- Data from the city of Denver’s supportive housing approach shows that when people experiencing homelessness were offered housing, most took it and stayed for the long term. Of those who were housed through the program, 86 percent of participants remained in stable housing at one year. At two years, 81 percent remained in stable housing, and at three years, 77 percent remained.
- Supportive housing significantly increased participants’ access to housing assistance, according to the city’s data. Over three years, people referred to supportive housing received an average of 560 more days of permanent housing assistance per person than those who received usual services, demonstrating the scarcity of housing assistance in the absence of a targeted initiative.
- In addition, people in supportive housing experienced fewer interactions with the criminal justice system, as evidenced by a 34 percent reduction in police contacts and a 40 percent reduction in arrests. People referred to supportive housing also utilize less emergency health care and more office-based services, illustrated by a 40 percent decrease in emergency department visits, a 155 percent increase in office-based visits, and a 29 percent increase in unique prescription medications.
In conjunction with this data and facts, H.3838 will:
- Streamline the administration of services to individuals, youth, and families experiencing homelessness across the Commonwealth.
- Braid and prioritize public and private funding streams to provide flexible, responsive funds for housing subsidies as well as tenancy stabilization and supports when there is no other alternative payer (e.g., MassHealth). The MFHP focuses on bundling and delivering these resources in a new way that improves the efficiency of housing placement, centralizes the housing and services coordination function, and ultimately reduces the time to achieve long-term stabilization.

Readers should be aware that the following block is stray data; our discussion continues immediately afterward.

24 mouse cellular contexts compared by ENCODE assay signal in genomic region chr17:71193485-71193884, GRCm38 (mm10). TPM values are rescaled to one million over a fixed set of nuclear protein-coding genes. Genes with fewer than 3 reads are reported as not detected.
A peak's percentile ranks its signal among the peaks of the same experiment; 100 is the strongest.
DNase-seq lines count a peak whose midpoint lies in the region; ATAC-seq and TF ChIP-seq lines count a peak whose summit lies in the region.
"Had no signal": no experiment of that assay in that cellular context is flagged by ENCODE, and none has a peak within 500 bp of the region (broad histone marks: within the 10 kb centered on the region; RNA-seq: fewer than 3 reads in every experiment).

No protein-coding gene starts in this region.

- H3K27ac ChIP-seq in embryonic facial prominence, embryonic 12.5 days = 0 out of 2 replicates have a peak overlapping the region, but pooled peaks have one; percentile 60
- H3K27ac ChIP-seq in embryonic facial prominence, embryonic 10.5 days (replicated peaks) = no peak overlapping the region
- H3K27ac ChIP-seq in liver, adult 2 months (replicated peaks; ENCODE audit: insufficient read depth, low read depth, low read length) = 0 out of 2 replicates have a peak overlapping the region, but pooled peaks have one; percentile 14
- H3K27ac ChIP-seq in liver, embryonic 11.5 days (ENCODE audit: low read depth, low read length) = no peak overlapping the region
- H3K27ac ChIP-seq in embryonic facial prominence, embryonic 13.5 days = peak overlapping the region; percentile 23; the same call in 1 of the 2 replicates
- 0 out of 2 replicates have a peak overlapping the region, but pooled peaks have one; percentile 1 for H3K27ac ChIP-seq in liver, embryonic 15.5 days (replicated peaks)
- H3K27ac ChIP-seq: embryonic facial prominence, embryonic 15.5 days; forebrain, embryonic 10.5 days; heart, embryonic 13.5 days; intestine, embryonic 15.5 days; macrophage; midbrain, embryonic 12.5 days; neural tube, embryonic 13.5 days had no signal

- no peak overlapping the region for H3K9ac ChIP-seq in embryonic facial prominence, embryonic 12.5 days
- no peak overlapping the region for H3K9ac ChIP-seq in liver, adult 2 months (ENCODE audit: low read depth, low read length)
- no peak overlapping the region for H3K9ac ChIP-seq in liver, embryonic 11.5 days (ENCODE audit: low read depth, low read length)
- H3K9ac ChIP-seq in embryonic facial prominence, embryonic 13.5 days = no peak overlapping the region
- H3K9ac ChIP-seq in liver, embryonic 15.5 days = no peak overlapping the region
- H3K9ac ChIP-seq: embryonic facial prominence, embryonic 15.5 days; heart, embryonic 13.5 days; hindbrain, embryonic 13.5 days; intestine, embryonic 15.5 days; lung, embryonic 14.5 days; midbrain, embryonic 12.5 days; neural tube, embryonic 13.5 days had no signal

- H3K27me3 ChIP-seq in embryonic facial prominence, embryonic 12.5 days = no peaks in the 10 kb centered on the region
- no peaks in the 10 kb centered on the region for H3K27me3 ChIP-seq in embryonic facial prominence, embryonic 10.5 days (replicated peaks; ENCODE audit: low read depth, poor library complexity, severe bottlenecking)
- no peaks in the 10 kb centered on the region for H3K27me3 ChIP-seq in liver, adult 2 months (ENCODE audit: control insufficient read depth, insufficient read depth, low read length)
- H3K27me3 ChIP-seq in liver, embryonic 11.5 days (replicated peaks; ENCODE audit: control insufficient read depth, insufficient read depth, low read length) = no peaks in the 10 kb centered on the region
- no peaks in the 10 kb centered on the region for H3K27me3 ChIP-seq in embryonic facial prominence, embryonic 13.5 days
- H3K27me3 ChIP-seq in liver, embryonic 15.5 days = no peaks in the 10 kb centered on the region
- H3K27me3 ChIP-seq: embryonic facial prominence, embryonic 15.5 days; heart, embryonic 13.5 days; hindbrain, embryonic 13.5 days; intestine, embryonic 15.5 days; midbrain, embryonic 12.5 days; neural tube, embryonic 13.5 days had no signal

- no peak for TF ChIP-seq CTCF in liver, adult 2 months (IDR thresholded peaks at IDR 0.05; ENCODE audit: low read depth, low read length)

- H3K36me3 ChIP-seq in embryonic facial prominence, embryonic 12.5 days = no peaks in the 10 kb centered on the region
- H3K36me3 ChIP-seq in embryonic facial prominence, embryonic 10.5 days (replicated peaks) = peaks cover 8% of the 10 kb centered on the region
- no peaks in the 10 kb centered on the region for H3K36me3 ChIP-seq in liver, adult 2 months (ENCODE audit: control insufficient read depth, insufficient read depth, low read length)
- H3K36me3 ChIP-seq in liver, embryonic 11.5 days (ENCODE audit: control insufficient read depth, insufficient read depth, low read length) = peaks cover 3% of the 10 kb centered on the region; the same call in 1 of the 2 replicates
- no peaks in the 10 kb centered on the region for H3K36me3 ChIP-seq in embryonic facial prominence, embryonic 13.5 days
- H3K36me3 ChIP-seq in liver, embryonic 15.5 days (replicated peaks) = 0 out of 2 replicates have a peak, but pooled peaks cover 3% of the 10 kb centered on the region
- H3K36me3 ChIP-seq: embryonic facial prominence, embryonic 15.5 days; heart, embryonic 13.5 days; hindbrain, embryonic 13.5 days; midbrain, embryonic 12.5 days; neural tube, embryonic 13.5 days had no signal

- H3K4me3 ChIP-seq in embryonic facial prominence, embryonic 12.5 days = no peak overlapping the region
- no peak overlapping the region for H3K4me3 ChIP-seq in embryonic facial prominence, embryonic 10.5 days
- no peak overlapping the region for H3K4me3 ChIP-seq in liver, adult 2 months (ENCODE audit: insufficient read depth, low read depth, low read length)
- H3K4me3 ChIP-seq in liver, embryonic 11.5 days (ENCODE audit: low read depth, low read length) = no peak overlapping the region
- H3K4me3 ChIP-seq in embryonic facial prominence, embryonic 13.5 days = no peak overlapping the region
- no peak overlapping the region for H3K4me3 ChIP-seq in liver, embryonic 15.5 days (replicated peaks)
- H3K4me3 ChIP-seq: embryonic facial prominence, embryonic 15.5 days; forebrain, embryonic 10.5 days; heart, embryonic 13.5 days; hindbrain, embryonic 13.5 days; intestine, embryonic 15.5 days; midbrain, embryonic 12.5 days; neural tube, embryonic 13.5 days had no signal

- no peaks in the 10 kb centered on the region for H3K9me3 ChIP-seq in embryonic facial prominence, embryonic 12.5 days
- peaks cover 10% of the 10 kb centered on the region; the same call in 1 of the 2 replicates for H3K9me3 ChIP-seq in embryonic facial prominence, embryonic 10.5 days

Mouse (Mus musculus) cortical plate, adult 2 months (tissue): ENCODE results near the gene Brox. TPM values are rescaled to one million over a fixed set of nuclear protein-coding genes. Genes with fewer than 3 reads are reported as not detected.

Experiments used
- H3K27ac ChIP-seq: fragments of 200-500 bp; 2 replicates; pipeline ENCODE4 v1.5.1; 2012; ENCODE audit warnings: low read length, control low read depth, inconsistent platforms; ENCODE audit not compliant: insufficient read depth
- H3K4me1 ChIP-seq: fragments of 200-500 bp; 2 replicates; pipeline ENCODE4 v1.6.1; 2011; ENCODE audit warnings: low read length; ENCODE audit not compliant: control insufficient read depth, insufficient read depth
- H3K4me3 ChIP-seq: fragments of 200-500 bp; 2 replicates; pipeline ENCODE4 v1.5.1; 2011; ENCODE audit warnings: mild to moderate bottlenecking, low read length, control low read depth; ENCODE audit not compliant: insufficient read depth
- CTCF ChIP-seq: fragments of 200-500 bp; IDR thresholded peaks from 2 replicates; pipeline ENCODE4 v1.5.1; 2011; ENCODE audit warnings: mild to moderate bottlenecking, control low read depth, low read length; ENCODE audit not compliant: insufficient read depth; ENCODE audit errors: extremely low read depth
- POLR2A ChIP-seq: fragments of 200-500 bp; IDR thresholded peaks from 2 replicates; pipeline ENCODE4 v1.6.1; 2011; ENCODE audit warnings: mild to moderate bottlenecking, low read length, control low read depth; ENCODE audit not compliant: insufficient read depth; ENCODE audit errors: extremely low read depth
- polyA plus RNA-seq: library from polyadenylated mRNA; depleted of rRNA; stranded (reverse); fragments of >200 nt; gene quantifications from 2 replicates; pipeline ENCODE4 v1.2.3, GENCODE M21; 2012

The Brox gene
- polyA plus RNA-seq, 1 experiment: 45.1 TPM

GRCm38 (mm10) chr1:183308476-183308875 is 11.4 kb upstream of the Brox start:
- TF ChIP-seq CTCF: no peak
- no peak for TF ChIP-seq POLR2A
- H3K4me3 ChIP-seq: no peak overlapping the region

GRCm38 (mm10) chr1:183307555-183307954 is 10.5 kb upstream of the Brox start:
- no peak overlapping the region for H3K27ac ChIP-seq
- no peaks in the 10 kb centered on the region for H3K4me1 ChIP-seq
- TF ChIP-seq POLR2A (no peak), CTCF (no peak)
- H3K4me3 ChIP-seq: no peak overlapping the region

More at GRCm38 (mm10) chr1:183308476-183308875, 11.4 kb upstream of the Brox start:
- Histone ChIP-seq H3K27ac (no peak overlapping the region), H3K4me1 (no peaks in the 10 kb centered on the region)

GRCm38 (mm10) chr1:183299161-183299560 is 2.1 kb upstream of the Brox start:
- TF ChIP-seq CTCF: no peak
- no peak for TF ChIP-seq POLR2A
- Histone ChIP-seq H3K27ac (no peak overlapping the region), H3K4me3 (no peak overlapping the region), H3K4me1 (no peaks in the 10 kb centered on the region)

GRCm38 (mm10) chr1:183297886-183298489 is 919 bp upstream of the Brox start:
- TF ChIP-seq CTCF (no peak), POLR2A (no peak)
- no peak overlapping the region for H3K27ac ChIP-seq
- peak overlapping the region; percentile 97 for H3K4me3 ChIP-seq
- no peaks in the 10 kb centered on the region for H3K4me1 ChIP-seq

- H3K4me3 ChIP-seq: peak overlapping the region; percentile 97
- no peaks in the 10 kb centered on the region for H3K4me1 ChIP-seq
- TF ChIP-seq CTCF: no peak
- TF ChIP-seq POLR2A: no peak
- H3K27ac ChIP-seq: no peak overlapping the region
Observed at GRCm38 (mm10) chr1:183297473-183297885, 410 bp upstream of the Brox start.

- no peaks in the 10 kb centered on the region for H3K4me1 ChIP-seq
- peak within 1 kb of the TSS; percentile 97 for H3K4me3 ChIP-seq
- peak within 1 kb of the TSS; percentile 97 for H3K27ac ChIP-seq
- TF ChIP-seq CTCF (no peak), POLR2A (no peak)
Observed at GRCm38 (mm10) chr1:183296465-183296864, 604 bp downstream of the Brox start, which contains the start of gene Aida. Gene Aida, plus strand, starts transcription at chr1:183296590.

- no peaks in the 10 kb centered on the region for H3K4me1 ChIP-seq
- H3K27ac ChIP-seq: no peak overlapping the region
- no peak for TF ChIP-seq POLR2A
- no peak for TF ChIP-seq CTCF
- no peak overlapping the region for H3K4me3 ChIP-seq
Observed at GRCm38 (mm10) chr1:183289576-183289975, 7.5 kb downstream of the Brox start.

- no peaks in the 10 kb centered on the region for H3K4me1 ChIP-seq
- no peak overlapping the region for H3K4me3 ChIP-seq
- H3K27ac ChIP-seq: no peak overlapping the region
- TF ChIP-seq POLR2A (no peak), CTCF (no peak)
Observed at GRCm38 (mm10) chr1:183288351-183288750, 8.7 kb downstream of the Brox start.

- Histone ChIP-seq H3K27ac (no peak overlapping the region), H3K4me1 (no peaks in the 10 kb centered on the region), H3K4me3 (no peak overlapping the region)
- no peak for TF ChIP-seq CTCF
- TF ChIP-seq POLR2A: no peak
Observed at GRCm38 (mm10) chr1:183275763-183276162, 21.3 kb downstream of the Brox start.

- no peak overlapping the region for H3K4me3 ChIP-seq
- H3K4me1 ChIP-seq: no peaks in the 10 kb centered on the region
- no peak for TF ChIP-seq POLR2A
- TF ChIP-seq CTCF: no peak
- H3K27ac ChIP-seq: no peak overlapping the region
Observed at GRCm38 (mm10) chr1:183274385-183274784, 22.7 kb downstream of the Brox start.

- Take the strain off providers accessing the state’s patchwork of critical services and supports while strengthening the coordination and delivery of supportive services that help people exit streets, doubled-up housing, and emergency response systems.
- It will create a statewide Funder’s Collaborative to End Homelessness to allow for public and private dollars to nimbly fill in gaps — thus, braiding existing resources for housing and health care into a unified, flexible funding stream to support trauma-informed service delivery, regional coordination efforts, and integrated services for our communities.
If achieved, this thoughtful and impactful bill will ensure that existing state programs are deployed equitably to reach our most vulnerable residents.
We have a truly unique opportunity to test and re-imagine the Commonwealth’s approach to homelessness. The pool of funding this legislation would create will enable coordinated, comprehensive action and ensure resources for individuals and families are leveraged quickly and effectively.
We cannot afford to let this opportunity pass us by.
Our citizens need help, and it is our time as legislators to act, by passing House Bill 3838.